Chapter 1: The Cultural Conjunction of 'Messiah' and 'Complex'
by Scott Cherry—
Society craves icons, or heroes. And why is that? Russell Brand can mock this craving all he wants, but I doubt he is above it. Could it be that we actually need great people and exemplars in the world? Could it be that a kind of hero-recognition code has been ‘pre-installed’ into our collective psyche that even spawns some of them? I mean, not that it would be unjustified—there are an awful lot of disturbing maladies and crises in the world. Who does not (openly or secretly) yearn for a Superman or a Wonder Woman, or a whole team of heroes like the Avengers? And isn’t that why the recent Marvel Avengers series and other superhero movies have been so wildly successful and seem never stop being popular? (The glaring thing, of course, is that the world’s problems are too big and too numerous even for them.) We are desperate for great Humanitarians and lots of ordinary ones too. We rightly crave them and we should all want to become one. Humanity is in no position to disparage people who want to do great good for the world and have the means to do it. On the other hand, an actualized “messiah complex’ can produce a dangerous kind of person if not tempered by love, humility, compassion, etc. Not everybody is qualified to be a “messiah”. Actually very few.
The Sum of the Parts: Not only did Jesus DO miracles, he WAS the miracle.
It has been said that the test of a person’s greatness is their use or abuse of power. On this score how did Jesus fair, we may ask?
The four gospels’ collective portrait of Jesus is not just that he was a doer of miracles, but that he was himself a miracle. In all of world history, never has there been any other historical figure to whom so many miracles have been attributed, from birth to death—nay, even beyond death. Never another historical figure to whom so much other-worldly power has been ascribed—power over disease and disability, power over nature, power over demonic forces, power over discourse, and power over death itself. In conjunction, never has there been an historical figure to whom so much humanitarian goodness has been attributed. Power and goodness.
How variants in the canonical gospels prove they were not redacted.
The Bible’s four canonical gospels are the world’s best information for the person and work of Jesus, bar none. That is my position that is shared by a great many scholars, past and present. And yet there is an apparent problem with several facets: 1) Why are there four? 2) Why are the first three gospels—so called the synoptics (Matthew, Mark, Luke)—so similar to each other yet so different from the fourth (John)? 3) Why do even they have so many differences among them, some of which look like contradictions? And 4) Why do they have so many similarities among them, including even identical material? ...If the early church community had been predisposed to redaction ('super-editing') they could have thoroughly redacted the gospels to edit out all the discrepancies, especially any bonafide contradictions. Almost certainly, if there had been a Master Editor or, say, a Master Board of Redaction for the New Testament, they would have done so. It would have been in their better interests because the presence of variants and apparent discrepancies is inconvenient at best. But they did not. That they did not strongly suggests that their primary interests were authenticity and truth.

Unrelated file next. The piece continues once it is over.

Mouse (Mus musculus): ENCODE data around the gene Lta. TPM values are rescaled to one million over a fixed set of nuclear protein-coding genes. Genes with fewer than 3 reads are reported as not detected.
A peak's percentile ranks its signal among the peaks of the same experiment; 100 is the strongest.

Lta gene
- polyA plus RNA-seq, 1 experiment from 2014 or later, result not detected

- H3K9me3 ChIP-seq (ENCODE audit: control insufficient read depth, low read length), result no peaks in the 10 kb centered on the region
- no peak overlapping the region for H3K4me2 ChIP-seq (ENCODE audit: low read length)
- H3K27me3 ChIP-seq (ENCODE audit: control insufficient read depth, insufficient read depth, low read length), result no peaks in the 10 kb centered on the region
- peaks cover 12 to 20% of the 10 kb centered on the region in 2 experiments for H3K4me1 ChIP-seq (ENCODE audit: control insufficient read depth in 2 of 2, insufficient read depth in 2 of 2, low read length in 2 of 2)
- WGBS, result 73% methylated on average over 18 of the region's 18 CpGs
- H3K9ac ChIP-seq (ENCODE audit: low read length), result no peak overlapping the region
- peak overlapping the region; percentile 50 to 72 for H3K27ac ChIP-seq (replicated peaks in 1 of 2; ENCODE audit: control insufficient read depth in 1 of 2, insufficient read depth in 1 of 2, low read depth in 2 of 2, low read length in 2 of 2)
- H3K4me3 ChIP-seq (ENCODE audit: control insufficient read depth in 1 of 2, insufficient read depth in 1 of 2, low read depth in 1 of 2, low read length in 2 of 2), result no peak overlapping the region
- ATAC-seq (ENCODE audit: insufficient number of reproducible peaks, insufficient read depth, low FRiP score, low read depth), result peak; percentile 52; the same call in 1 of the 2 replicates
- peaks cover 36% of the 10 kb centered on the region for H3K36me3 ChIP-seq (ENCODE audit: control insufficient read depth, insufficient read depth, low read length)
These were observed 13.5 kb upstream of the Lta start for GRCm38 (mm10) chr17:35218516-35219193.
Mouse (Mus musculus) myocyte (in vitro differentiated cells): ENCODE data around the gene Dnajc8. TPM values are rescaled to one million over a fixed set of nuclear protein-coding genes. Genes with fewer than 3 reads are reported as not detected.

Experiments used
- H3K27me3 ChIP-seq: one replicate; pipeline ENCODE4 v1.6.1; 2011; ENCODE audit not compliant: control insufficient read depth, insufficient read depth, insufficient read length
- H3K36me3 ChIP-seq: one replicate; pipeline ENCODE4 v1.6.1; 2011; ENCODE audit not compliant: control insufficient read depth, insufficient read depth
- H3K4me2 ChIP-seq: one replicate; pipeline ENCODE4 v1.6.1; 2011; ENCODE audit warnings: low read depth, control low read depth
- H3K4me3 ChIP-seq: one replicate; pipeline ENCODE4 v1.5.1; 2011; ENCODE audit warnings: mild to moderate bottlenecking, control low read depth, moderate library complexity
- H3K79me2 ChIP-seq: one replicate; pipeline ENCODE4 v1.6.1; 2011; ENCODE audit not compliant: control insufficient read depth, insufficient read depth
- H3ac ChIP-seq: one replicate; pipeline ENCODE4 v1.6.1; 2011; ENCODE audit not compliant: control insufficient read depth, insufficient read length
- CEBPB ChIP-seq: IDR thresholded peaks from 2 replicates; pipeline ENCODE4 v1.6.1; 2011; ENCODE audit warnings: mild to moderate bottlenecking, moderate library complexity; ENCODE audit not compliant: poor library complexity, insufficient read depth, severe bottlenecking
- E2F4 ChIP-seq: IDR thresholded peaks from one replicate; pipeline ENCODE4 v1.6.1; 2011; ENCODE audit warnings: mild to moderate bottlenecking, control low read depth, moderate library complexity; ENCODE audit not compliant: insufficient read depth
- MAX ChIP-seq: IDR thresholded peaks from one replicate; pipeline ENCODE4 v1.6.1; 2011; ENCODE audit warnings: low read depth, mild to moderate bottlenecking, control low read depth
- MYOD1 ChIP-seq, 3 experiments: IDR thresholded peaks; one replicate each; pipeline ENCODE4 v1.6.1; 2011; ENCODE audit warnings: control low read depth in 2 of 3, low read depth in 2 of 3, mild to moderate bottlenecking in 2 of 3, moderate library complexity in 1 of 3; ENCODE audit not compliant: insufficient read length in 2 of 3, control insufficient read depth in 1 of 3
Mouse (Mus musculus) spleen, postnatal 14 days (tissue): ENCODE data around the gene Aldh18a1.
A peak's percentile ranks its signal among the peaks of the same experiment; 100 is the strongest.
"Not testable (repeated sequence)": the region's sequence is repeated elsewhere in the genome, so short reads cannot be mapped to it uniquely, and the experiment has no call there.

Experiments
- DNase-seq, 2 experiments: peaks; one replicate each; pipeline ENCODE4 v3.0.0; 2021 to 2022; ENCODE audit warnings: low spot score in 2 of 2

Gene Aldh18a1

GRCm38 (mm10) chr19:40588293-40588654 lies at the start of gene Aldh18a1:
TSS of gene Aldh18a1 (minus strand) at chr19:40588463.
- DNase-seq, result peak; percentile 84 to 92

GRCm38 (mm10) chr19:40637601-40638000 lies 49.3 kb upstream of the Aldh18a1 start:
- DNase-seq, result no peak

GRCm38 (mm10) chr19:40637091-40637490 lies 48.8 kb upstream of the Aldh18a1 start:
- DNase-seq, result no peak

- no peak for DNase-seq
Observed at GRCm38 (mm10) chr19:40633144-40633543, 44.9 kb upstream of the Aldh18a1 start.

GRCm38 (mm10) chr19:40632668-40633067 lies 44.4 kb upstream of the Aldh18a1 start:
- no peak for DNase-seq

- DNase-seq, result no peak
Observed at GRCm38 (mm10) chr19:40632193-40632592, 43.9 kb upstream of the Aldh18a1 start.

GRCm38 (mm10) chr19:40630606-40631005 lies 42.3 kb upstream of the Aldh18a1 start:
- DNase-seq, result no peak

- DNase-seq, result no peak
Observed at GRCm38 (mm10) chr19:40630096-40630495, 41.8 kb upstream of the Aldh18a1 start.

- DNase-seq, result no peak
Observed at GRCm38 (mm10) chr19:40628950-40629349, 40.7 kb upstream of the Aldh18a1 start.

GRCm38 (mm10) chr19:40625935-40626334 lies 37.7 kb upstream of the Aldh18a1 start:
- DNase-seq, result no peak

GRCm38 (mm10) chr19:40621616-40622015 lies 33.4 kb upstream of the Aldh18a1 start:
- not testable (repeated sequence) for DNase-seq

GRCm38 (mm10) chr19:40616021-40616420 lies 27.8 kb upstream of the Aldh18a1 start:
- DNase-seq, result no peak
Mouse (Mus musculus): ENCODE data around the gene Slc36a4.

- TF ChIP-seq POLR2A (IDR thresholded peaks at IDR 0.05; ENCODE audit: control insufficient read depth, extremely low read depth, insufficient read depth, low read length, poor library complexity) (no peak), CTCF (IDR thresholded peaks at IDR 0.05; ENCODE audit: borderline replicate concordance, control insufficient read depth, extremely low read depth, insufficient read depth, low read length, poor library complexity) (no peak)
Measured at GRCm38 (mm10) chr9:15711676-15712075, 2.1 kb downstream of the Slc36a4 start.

Why The Apocryphal Gospels Pale In Comparison to the 4 True Gospels
The gospels of Thomas, Mary, Judas and Peter are nonsense. These and many more are included in a collection of 52 gnostic manuscripts discovered in the village of Nag Hammadi, Egypt in 1945. Today they are readily accessible online. Myriad online sources say that they are all in Coptic and largely dated to the 4th century. The exception is the gospel of Thomas which is generally dated (in apparently the most prominent system) as early 132 AD, but which is no longer viewed as “gnostic” by one of the foremost experts on them, Elaine Pagels. Then there’s the gospel of Peter, the one to which I was assigned to give special attention on this occasion: Apparently, the author of our textbook, John Dominic Crossan believes that its original composition predates even the New Testament’s synoptic gospels (Wikipedia on Gospel of Peter). But almost no scholars agree. In broad strokes, the gnostic writings are a menagerie of esoteric sayings and reports that bear some resemblance to the stuff of the canonical four Gospels. If they didn’t then they would hardly be included in this category. It exists as a grouping of writings that were not invited to the “in-group” and that some say could have or should have been. But I think not. One reason is that they contradict each other, let alone the canonical gospels. Another is that they contain material that would be considered nonsense and/or repugnant by most thinking people. Another is their blatantly false authorship, and still another is their extremely late dating—far later than the gospels.
10 Gospel Variants. *Click on title to open.